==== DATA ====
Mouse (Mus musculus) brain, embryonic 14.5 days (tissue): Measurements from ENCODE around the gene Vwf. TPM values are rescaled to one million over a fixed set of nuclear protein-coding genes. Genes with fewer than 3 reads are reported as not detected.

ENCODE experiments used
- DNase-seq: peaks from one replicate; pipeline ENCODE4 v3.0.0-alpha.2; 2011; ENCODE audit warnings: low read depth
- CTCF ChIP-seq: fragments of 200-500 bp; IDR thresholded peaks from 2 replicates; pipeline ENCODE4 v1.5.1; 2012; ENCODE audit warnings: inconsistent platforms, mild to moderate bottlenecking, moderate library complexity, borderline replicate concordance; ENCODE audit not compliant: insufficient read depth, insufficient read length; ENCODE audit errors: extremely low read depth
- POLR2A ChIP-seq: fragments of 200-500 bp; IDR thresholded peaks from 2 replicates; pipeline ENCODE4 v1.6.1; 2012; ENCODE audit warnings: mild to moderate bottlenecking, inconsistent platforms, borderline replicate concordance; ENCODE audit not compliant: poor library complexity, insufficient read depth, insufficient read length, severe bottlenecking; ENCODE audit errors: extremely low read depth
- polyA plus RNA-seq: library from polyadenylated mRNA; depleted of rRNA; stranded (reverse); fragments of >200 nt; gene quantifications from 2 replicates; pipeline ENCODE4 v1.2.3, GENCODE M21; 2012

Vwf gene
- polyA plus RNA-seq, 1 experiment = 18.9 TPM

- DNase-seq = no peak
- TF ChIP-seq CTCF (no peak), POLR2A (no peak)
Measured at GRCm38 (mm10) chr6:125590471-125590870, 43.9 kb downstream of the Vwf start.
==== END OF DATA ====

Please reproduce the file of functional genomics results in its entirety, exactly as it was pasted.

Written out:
Mouse (Mus musculus) brain, embryonic 14.5 days (tissue): Measurements from ENCODE around the gene Vwf. TPM values are rescaled to one million over a fixed set of nuclear protein-coding genes. Genes with fewer than 3 reads are reported as not detected.

ENCODE experiments used
- DNase-seq: peaks from one replicate; pipeline ENCODE4 v3.0.0-alpha.2; 2011; ENCODE audit warnings: low read depth
- CTCF ChIP-seq: fragments of 200-500 bp; IDR thresholded peaks from 2 replicates; pipeline ENCODE4 v1.5.1; 2012; ENCODE audit warnings: inconsistent platforms, mild to moderate bottlenecking, moderate library complexity, borderline replicate concordance; ENCODE audit not compliant: insufficient read depth, insufficient read length; ENCODE audit errors: extremely low read depth
- POLR2A ChIP-seq: fragments of 200-500 bp; IDR thresholded peaks from 2 replicates; pipeline ENCODE4 v1.6.1; 2012; ENCODE audit warnings: mild to moderate bottlenecking, inconsistent platforms, borderline replicate concordance; ENCODE audit not compliant: poor library complexity, insufficient read depth, insufficient read length, severe bottlenecking; ENCODE audit errors: extremely low read depth
- polyA plus RNA-seq: library from polyadenylated mRNA; depleted of rRNA; stranded (reverse); fragments of >200 nt; gene quantifications from 2 replicates; pipeline ENCODE4 v1.2.3, GENCODE M21; 2012

Vwf gene
- polyA plus RNA-seq, 1 experiment = 18.9 TPM

- DNase-seq = no peak
- TF ChIP-seq CTCF (no peak), POLR2A (no peak)
Measured at GRCm38 (mm10) chr6:125590471-125590870, 43.9 kb downstream of the Vwf start.